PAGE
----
Completed in March, the Upper Klamath agreement describes how to best allocate the water in the Upper Basin to each of the stakeholders. Gentry thinks the arrangement reached provides a balanced use of water for both fisheries and agriculture. The biggest change, he says, is that the actual amount of water in the Basin at any given time, which changes from year to year, will be taken into consideration when water is allocated. The Klamath Tribes are interested in solving the immediate problems but also looking toward the future, hoping to clean up the Klamath enough to get salmon back and undo years of riparian damage. (The Klamath River was once the third most productive salmon river in the United States, but damming and habitat destruction decimated their populations.) 

Gentry believes you can’t understand the complexity of the problems with who has what right to how much water in the Klamath Basin without going back to the early 1950s, when the United States government terminated its relationship with the Klamath Tribes — among the wealthiest and best organized in the nation — through an Act of Congress that was overturned some 30 years later. Though treaty agreements initially affirmed the Klamath’s seniority over water rights (since “time immemorial”), tribal termination set the scene for decades of fighting. This new agreement stipulates: 30,000 acre-feet of water must be added each year into the streams that are tributaries to Upper Klamath Lake (which will help protect the tribes’ fishing interests and aquatic wildlife); a riparian restoration project; and a $40 million economic development fund for the Klamath Tribes.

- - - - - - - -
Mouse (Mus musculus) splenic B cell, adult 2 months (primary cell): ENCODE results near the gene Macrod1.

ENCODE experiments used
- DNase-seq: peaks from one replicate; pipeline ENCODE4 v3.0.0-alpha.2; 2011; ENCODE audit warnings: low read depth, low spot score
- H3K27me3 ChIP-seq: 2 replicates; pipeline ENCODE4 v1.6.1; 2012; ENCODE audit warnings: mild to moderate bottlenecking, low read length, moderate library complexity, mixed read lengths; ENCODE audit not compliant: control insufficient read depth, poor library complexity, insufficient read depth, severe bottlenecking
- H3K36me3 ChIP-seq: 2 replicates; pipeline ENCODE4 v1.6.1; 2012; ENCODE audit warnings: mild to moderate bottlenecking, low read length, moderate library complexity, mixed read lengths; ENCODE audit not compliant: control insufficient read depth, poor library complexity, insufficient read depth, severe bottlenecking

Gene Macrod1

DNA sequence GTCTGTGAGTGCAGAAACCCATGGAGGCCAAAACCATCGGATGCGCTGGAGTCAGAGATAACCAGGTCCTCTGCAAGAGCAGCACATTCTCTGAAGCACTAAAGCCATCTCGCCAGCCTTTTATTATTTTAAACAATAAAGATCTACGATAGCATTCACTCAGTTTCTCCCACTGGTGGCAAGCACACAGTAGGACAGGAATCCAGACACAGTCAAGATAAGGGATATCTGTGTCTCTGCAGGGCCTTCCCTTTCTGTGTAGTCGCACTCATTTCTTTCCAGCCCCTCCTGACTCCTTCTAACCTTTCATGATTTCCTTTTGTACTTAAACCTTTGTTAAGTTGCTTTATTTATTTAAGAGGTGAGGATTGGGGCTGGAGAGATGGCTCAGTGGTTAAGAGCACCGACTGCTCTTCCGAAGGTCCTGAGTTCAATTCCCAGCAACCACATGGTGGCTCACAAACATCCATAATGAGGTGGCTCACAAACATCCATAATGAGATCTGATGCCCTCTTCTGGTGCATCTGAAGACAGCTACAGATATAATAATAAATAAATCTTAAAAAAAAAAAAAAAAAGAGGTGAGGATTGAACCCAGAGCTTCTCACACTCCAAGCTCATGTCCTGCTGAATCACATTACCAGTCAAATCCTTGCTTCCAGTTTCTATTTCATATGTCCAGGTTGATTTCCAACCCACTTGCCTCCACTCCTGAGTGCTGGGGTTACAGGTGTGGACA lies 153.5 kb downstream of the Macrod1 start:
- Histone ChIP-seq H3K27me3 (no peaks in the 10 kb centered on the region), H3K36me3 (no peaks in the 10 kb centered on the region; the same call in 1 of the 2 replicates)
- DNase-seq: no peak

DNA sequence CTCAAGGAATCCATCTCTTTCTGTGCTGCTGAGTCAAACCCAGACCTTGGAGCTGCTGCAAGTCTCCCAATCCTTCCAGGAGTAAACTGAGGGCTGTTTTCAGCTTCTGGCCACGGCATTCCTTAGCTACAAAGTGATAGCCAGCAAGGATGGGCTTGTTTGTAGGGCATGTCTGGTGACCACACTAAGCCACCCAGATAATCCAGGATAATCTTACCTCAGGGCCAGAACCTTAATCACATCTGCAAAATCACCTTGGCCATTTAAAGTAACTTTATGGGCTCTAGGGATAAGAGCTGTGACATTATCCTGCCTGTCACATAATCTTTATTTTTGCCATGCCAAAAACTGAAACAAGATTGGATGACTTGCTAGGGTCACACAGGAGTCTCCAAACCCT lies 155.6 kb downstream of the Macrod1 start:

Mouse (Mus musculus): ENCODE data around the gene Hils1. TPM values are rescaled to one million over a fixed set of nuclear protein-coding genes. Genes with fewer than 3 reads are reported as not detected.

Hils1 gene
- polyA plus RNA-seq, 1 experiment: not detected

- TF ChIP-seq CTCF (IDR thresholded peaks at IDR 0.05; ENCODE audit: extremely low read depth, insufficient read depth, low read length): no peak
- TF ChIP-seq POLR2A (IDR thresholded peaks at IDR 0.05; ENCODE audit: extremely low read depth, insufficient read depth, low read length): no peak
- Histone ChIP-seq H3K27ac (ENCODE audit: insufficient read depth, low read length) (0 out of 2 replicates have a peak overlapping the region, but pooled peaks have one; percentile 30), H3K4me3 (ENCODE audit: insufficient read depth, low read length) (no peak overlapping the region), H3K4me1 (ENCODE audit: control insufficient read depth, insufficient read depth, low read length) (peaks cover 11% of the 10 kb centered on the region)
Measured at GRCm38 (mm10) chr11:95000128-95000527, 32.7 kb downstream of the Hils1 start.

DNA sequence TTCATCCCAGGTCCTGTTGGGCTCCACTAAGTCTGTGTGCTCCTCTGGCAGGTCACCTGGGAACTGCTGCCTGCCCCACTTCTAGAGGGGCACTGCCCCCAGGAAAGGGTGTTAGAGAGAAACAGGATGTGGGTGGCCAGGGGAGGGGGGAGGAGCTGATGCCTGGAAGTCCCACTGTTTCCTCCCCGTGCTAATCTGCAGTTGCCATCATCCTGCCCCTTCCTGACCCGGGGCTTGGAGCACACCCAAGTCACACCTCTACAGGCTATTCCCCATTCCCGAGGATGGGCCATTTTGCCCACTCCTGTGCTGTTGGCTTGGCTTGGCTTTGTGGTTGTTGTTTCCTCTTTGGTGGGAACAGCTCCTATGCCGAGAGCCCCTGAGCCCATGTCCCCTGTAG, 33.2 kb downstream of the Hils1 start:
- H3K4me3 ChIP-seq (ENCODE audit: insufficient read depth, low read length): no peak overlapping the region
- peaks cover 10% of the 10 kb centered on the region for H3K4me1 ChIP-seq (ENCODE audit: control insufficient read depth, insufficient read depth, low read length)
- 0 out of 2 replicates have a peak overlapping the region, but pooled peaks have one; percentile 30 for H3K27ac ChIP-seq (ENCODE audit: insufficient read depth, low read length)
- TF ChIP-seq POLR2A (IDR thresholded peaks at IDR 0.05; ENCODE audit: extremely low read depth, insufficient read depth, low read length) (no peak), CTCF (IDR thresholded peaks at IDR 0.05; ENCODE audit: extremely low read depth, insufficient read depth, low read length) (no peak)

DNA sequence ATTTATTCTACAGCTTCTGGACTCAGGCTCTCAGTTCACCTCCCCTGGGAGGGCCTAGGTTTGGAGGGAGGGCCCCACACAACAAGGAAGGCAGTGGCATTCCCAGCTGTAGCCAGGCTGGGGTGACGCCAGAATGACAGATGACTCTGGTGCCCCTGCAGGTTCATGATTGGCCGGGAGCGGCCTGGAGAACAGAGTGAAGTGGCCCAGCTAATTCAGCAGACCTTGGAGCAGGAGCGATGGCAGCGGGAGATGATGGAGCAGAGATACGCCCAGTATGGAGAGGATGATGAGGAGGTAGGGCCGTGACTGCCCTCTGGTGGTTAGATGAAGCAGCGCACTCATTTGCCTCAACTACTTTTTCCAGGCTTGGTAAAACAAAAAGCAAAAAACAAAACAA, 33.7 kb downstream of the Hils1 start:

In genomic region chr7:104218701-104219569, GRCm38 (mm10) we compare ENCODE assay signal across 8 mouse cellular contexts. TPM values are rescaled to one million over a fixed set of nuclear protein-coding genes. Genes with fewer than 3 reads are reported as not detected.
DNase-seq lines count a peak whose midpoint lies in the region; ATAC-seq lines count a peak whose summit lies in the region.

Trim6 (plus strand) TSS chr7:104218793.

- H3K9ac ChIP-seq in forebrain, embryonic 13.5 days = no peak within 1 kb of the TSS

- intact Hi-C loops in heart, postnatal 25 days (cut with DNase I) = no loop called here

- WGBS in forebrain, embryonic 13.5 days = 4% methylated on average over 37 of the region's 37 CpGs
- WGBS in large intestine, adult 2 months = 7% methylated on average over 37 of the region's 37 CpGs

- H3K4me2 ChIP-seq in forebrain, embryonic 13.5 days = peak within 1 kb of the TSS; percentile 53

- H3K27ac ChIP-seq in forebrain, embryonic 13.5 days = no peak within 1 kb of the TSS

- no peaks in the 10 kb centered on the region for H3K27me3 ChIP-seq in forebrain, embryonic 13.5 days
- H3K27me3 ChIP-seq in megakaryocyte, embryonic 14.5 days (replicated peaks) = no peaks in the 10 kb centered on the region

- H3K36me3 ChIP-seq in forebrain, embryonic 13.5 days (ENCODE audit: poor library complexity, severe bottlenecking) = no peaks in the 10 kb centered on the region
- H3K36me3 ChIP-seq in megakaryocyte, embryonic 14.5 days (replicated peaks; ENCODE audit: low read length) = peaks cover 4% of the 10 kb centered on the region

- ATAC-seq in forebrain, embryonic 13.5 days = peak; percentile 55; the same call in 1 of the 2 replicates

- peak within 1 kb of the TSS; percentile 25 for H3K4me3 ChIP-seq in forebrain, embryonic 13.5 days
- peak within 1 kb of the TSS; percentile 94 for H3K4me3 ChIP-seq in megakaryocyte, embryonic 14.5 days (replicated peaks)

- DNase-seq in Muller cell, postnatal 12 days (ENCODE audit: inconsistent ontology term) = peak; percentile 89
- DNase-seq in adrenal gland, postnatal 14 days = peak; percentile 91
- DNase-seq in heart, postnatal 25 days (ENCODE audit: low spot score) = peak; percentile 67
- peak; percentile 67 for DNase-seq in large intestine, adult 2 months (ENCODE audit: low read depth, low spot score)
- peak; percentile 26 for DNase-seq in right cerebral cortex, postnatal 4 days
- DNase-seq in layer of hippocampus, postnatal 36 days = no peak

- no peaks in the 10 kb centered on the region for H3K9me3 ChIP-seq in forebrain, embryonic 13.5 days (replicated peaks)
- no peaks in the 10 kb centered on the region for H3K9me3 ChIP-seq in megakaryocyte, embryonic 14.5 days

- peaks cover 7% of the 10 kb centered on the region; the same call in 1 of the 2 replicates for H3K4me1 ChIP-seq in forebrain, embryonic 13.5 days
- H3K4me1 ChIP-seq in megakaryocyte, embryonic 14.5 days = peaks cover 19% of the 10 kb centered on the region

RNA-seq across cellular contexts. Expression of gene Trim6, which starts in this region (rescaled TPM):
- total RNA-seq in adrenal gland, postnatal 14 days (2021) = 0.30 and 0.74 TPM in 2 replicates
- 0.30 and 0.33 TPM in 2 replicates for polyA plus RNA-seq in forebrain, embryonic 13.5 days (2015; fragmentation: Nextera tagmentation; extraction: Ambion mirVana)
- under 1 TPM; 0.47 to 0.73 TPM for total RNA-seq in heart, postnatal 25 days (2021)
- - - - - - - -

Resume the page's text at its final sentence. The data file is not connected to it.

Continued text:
This basin encompasses some 8,000 square miles and is located in South-Central Oregon and Northeastern California, with 5,600 square miles primarily in Klamath County, according to an analysis done by the U.S. Geological Survey. Because of chronic water shortages, the Klamath Basin has received federal emergency relief averaging $17 million a year, with a high of $60 million one year, since 2001. Proponents of the Upper Klamath Basin Comprehensive Agreement, including Mike Gerel, water program director of Sustainable Northwest, argue that though it carries a hefty price tag ($550 million), it will offer a net savings to the federal government, help protect a total of $750 million in annual economic value already produced by farming ($600 million) and commercial fishing industries ($150 million), sustain or create thousands of jobs, and help revitalize the mostly rural communities that have been negatively affected by chronic water shortages.